Noel was kind enough to give me a couple of hours to myself this afternoon, while he took the kids to the grocery store and Target. About 15 minutes before he was to leave, I was kicking myself for not yet having written the Breaking Bad TV Club post that needs to go up this evening.
Why would I be angry at myself for not getting work done, when I was about to have two uninterrupted hours to work? Therein lies the Summer Paradox.
For the entire academic year, we look forward to summer. That's when our days are suddenly rife with unscheduled time. Even though there are meetings and deadlines, it's not like the fall and spring. Daily classes, office hours, faculty meetings, and other regular detritus litter our calendars then. If we have 90 minutes of white space on the daily planner, we feel decadently isolated. But in summer, the appointments thin out. The time we can spend on whatever we choose proliferates. The proportion is completely reversed whenever students aren't around in large numbers.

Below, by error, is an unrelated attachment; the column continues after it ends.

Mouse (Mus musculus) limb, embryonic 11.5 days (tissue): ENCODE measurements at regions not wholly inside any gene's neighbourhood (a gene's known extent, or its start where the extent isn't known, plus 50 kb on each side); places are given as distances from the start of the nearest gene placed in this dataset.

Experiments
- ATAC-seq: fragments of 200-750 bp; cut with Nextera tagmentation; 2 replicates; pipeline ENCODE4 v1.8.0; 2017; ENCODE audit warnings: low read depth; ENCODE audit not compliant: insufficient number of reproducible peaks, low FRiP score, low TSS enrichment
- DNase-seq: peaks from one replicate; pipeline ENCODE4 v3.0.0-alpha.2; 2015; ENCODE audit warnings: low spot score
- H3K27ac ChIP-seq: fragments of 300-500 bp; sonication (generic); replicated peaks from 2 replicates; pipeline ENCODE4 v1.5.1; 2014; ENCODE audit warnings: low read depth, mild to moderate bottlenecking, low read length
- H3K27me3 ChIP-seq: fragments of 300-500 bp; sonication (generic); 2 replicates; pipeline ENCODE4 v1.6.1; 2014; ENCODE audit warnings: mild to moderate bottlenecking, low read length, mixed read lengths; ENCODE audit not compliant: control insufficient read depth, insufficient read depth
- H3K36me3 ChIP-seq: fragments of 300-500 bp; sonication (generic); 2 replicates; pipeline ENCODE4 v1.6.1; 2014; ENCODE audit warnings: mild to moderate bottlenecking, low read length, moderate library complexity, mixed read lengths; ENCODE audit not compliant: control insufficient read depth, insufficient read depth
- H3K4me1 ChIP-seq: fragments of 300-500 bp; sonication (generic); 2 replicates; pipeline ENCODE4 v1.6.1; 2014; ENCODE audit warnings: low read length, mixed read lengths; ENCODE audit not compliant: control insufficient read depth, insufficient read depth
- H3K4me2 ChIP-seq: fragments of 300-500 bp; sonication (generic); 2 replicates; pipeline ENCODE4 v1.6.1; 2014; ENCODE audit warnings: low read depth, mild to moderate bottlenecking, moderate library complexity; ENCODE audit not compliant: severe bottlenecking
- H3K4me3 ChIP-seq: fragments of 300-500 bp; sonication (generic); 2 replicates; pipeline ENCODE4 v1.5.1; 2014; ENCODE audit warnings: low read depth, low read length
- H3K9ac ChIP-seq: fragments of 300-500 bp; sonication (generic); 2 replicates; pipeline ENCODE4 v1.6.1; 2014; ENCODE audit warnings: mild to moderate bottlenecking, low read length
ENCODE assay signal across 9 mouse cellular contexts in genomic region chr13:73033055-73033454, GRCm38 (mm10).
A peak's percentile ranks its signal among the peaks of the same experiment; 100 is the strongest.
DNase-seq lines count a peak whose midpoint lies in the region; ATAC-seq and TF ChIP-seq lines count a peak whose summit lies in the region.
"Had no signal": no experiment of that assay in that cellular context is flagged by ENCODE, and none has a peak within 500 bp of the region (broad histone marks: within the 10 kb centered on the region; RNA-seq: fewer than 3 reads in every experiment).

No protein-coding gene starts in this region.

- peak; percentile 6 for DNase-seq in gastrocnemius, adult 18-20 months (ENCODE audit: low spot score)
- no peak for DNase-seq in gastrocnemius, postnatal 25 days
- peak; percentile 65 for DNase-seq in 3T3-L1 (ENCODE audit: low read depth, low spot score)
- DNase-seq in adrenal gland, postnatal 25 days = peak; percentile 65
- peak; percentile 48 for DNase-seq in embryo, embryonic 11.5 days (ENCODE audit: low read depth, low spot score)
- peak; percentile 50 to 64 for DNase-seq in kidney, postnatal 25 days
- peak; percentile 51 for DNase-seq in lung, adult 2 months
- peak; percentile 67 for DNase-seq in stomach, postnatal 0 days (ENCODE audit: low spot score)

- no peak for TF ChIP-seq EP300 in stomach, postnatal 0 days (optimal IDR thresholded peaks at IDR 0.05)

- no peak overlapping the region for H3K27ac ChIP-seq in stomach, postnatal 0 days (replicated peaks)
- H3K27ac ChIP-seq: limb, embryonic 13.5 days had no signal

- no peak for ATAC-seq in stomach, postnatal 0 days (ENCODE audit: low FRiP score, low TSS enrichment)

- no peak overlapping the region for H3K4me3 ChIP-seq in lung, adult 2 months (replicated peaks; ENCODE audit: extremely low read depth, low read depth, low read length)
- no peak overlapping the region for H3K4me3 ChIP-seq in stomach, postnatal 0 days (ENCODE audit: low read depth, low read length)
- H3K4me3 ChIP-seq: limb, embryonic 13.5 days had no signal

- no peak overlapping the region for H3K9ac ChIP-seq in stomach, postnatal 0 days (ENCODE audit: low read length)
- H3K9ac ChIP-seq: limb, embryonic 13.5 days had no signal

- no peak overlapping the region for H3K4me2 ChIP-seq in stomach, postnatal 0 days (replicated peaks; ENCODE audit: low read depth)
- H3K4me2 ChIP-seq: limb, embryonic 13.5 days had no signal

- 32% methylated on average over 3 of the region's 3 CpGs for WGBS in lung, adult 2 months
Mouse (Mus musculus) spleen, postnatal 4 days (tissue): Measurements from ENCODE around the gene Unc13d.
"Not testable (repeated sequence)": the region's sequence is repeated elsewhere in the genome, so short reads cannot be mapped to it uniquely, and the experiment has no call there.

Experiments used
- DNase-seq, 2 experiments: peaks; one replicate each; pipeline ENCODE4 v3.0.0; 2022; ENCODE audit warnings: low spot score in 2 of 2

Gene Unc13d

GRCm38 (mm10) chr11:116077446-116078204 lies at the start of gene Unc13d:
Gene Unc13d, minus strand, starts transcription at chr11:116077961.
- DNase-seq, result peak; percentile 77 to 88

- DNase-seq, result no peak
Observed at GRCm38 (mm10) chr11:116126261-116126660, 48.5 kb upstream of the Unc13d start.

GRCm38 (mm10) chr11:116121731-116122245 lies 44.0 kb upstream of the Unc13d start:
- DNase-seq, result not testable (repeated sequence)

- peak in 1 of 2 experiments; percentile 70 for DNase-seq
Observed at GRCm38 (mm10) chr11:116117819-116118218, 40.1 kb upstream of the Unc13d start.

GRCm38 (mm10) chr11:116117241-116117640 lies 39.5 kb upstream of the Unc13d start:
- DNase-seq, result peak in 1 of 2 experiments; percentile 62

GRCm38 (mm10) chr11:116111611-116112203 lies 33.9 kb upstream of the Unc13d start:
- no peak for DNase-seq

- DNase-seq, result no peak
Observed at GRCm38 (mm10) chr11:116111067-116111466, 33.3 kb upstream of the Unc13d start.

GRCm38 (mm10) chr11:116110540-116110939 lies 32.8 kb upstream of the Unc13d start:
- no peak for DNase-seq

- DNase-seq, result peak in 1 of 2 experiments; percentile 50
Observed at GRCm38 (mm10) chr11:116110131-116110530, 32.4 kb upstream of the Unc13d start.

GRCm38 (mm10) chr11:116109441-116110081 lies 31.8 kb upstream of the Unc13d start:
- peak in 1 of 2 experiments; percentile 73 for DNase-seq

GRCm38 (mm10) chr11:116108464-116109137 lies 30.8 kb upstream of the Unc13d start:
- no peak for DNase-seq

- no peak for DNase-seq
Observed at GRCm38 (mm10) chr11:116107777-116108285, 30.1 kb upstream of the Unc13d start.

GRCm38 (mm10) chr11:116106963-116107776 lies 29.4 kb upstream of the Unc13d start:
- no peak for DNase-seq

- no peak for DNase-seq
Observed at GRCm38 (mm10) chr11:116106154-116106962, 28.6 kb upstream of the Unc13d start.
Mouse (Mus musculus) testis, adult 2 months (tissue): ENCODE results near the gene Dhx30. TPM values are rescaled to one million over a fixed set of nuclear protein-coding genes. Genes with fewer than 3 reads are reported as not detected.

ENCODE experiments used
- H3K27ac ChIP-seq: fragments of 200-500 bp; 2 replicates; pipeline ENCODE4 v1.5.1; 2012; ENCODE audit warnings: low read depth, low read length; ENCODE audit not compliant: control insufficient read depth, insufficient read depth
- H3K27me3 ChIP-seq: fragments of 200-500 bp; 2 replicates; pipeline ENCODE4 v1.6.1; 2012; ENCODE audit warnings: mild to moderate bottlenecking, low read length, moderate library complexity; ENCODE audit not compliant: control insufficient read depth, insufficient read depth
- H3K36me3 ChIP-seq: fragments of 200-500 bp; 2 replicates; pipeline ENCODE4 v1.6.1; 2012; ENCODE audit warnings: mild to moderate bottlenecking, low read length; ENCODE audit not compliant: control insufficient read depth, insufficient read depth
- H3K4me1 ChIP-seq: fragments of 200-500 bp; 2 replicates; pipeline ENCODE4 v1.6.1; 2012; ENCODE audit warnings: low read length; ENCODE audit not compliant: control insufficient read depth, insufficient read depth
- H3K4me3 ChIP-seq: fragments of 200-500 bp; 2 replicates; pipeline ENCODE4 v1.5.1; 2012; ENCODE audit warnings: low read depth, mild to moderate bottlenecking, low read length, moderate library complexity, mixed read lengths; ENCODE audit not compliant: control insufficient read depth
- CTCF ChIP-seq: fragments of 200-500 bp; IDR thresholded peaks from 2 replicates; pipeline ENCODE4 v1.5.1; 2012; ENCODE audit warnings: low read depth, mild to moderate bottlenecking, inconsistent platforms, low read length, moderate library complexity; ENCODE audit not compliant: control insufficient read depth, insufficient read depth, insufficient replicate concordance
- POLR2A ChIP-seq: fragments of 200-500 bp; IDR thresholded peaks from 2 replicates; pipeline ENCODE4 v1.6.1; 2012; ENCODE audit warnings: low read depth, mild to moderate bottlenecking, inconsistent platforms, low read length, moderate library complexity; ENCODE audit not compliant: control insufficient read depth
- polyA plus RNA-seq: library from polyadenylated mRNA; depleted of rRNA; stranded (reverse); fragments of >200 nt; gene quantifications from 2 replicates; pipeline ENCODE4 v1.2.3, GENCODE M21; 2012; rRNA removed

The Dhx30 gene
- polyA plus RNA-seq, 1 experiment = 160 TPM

What happens, though, is that work starts to feel like an intrusion on your free time. Instead of accepting work as the natural state of affairs and appreciating any leisure as a gift, you begin to resent those infrequent appointments. What gall, to be expected to be productive!
And so I jealously guarded those two hours today. I wanted to use them on whatever I wanted, not to get stuff done. Yet stuff that had to be done reared its ugly head. I was irrationally angry at the stuff I had agreed, happily, to do -- the stuff that was my job. And even though you might think such an attitude would be justifed, given that it's the weekend (and a holiday weekend to boot), the ugly truth is that I feel exactly the same during working hours. Just as I felt for the Sunday up to that point, which is why I hadn't written the post during the previous two hours when the kids were playing in their rooms and we were watching a Bruce McDonald movie.
There's no way to feel good about the Summer Paradox. I suppose you have to fight it with a mental adjustment. But right now, that seems too much like work.